The slow economic recovery is affecting workers’ compensation, which has been proven by a recent report released by the National Academy of Social Insurance (NASI). The report states that in 2010, benefits declined to $57.5 billion, which was a 2.7% drop from the previous year. This decrease was mostly due to a 2.1% drop in medical benefits for workers that had been injured. This ended up making employer costs the lowest they had been in 30 years.
The costs to employers are a percentage of payroll and 43 jurisdictions saw a decline. This decline is due to how slow the economic recovery has been progressing with many jurisdictions still seeing very high unemployment rates.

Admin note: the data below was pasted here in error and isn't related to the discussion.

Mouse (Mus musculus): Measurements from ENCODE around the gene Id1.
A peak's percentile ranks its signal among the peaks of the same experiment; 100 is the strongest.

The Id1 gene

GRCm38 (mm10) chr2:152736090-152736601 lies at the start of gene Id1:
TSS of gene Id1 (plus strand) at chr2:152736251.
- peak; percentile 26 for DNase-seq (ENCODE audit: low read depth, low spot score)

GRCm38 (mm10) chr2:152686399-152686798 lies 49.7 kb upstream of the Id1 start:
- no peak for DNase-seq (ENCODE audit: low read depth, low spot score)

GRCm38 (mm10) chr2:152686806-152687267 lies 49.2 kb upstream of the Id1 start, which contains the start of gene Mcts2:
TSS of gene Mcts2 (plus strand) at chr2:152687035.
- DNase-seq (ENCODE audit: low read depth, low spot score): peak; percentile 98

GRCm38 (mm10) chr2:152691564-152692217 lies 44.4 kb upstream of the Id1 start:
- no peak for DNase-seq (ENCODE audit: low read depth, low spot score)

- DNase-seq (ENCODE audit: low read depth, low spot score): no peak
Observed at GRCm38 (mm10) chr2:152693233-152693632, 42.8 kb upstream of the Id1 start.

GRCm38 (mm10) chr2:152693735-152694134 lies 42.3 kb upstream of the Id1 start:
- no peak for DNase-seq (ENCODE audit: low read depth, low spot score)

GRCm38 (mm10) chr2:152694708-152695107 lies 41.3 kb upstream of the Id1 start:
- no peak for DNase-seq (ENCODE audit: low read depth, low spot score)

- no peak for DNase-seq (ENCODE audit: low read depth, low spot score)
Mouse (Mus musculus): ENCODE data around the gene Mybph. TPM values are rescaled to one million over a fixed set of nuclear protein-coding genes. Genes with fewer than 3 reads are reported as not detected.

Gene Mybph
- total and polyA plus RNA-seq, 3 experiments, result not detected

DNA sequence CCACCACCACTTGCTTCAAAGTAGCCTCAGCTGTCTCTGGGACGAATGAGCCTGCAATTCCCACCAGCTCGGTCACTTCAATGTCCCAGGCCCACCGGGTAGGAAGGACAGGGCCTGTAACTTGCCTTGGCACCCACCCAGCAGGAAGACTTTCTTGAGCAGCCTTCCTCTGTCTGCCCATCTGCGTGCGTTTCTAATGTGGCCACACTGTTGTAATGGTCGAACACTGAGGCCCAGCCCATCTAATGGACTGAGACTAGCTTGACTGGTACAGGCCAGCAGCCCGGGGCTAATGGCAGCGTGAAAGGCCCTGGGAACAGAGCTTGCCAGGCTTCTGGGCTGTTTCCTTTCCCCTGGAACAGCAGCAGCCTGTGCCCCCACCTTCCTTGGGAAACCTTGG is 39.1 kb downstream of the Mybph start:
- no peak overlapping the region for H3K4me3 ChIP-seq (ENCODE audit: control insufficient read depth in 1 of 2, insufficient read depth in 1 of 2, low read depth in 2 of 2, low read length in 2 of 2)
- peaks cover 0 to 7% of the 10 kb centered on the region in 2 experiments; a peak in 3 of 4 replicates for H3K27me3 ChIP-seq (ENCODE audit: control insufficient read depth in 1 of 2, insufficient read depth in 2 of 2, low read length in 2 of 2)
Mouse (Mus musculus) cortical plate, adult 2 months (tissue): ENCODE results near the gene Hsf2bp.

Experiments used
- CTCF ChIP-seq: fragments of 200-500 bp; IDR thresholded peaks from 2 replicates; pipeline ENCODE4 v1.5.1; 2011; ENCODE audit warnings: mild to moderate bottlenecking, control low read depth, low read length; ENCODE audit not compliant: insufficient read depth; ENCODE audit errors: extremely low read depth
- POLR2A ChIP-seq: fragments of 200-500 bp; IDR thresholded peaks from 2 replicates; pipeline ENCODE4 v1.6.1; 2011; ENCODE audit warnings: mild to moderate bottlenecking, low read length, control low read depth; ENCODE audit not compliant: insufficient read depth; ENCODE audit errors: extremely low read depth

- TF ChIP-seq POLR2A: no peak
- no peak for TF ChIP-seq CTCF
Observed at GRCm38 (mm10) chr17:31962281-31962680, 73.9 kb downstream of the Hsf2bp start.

This report makes a first for the Academy because they actually released employers’ costs by state.
Most stats reported a decrease in the number of covered workers, but reported an increase in covered wages from 2009-2010. During the same time, the total benefit amount paid to injured workers increased in 25 jurisdictions and declined in 26. As a payroll share, benefits paid to injured workers dropped three cents to $.99 per $100 as a nation.
The medical benefits share for workers’ compensation increased a lot in the past 4 decades. During the 1970s, medical benefits accounted for 30% of the benefits received, whereas this figure increased to 50% in 2010. Experts believe this is due to the rising cost of health care in the country.